Rich and Hungry, Poor and Full: Social and Cultural Food Poverty in the Roman World

Research output: Chapter in Book/Report/Conference proceedingChapter (peer-reviewed)peer-review


The numerous references, descriptions and discussions of food by ancient authors attest to the fact that both the Greeks and the Romans had thriving food cultures. The existence of ancient food cultures, whereby food was a symbol and food choices represented a means of communication meant that it was possible for an individual in antiquity to exist in a state of social or cultural food poverty. However, the distinction between economic and social dietary poverty in the ancient world has received very little scholarly attention. Both ancient historians and archaeologists have mined the literary and material sources for evidence of economic poverty. Descriptions of those surviving at a level barely above subsistence (ie. rural farmers, fishermen) abound in the ancient sources. Isotopic analyses and human osteoarchaeological studies have provided evidence for dietary deficiencies and malnutrition amongst particular individuals and populations. Studies of the Greek and Roman economies attest to periods of shortage and famine, and scholars have created models estimating purchasing power and the relative cost of foodstuffs. However, we have yet to explore or even define what it meant to be culturally food poor in the ancient world. The notion that most individuals consumed a limited diet, based primarily on bread, wine and olive oil, is rapidly being discounted in the face of a growing body of archaeobotanical, zooarchaeological and ithythofaunal evidence from around Europe and the Mediterranean. If many people did live at a level moderately above subsistence and did eat a moderately diverse diet, what then, did it mean to be culturally food poor? How are we to distinguish those who were culturally food poor from those who were economically food poor? Just like any other form of cultural expression, being socially or culturally food poor in antiquity was a relative concept. This chapter aims to answer these questions, making use of the available literary, archaeological and, in particular, environmental evidence. It will be argued that the inability to participate in broader cultural trends and fashions, to any degree, was the defining feature of cultural food poverty while economic poverty was the inability to consume a sufficient or varied diet.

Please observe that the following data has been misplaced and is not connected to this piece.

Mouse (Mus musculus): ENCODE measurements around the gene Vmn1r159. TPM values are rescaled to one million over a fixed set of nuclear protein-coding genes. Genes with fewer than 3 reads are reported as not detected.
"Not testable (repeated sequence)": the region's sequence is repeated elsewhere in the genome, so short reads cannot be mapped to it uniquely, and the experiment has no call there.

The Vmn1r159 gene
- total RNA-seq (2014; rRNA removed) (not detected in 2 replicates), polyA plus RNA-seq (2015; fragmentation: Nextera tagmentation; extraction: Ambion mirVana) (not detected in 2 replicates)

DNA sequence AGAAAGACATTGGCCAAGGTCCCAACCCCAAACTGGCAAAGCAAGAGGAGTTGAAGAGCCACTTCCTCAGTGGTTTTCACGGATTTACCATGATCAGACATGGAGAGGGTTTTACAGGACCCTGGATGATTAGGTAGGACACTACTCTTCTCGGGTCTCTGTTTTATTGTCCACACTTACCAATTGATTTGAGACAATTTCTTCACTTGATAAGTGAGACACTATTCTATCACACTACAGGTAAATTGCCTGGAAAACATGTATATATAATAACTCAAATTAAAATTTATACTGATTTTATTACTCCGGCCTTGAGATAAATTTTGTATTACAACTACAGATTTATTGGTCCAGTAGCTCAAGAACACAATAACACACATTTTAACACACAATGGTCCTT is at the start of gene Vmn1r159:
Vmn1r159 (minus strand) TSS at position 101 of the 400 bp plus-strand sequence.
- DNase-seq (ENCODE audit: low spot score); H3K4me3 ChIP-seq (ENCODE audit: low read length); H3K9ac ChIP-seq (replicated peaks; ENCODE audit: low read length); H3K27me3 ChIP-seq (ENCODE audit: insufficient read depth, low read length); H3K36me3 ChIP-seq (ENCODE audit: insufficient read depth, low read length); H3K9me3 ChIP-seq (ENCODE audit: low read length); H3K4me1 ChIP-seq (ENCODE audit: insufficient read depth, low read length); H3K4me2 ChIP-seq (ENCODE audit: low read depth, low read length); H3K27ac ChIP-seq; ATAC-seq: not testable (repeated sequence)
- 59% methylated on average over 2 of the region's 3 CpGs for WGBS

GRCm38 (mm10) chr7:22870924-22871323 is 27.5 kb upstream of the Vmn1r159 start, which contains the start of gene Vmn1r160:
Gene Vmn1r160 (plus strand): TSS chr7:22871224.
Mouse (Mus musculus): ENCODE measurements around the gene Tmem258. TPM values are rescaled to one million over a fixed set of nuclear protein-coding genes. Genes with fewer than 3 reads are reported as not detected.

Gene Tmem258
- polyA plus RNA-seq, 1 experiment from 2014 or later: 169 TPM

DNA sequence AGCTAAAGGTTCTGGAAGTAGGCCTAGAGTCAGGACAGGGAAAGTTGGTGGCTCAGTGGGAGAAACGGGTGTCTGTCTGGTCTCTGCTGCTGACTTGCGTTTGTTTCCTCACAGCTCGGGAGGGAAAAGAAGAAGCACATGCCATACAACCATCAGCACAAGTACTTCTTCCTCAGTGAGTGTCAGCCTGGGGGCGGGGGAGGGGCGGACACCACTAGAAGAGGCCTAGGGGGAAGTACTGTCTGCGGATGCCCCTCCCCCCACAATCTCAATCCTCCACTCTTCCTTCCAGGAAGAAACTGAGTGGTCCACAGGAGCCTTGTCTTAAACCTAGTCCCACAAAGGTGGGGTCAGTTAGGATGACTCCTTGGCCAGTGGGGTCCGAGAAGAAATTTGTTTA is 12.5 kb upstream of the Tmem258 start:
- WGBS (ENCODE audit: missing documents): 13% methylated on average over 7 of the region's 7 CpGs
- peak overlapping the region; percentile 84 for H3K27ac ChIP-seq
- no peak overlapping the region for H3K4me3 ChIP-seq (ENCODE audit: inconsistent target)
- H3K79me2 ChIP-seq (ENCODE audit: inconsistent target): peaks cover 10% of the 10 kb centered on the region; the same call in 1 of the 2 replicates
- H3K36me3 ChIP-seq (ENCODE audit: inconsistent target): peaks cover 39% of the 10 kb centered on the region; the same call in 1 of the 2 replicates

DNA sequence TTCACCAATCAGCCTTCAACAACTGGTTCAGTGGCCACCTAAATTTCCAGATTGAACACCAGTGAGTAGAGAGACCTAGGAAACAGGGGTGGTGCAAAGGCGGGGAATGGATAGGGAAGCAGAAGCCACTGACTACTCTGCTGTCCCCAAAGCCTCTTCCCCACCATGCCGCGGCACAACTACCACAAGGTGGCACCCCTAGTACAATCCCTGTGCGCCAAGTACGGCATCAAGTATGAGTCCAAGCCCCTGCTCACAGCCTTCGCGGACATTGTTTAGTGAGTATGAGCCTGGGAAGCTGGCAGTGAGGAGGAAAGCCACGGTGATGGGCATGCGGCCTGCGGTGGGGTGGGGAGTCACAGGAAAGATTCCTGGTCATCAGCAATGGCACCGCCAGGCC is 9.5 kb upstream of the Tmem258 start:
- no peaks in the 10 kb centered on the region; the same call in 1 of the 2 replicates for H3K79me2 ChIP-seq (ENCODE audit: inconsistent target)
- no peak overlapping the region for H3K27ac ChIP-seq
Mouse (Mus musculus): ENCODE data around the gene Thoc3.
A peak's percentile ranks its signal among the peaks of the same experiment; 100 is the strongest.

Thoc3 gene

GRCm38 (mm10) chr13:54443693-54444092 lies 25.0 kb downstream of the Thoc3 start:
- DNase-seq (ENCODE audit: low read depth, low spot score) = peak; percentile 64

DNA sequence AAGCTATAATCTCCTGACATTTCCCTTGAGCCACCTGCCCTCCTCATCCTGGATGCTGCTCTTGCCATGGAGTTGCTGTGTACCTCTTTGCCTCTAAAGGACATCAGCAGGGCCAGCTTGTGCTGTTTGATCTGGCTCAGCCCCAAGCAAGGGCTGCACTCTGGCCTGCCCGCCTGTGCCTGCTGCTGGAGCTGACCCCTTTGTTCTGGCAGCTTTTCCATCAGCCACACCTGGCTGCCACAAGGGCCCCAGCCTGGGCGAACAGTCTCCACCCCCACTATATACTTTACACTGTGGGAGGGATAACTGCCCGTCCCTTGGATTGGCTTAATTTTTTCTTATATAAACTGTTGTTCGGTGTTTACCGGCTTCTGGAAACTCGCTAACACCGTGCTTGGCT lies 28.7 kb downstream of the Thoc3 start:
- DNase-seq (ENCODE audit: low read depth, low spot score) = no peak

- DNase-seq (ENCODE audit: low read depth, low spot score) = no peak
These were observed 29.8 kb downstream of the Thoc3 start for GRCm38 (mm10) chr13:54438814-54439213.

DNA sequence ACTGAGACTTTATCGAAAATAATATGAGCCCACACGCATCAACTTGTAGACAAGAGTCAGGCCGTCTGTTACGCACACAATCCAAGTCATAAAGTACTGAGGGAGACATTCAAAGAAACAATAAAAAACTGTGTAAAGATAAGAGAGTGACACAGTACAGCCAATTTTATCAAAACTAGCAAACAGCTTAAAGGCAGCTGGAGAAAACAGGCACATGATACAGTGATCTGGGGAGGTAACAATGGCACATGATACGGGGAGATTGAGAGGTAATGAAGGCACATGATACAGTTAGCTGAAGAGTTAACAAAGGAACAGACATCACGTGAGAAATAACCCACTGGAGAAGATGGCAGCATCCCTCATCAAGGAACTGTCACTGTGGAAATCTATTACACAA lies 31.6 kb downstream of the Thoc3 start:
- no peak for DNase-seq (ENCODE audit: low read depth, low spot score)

Original languageEnglish
Title of host publicationPoverty in Ancient Greece and Rome
Subtitle of host publicationRealities and Discourses
EditorsFilippo Carla-Uhink, Lucia Cecchet, Carlos Machado
Place of PublicationAbingdon, Oxford
ISBN (Electronic)9780367221157
ISBN (Print)9780367221140
Publication statusPublished - 2023

Publication series

NameRoutledge Monographs in Classical Studies


  • Classical archaeology
  • Classics
  • FOOD
  • Roman

Cite this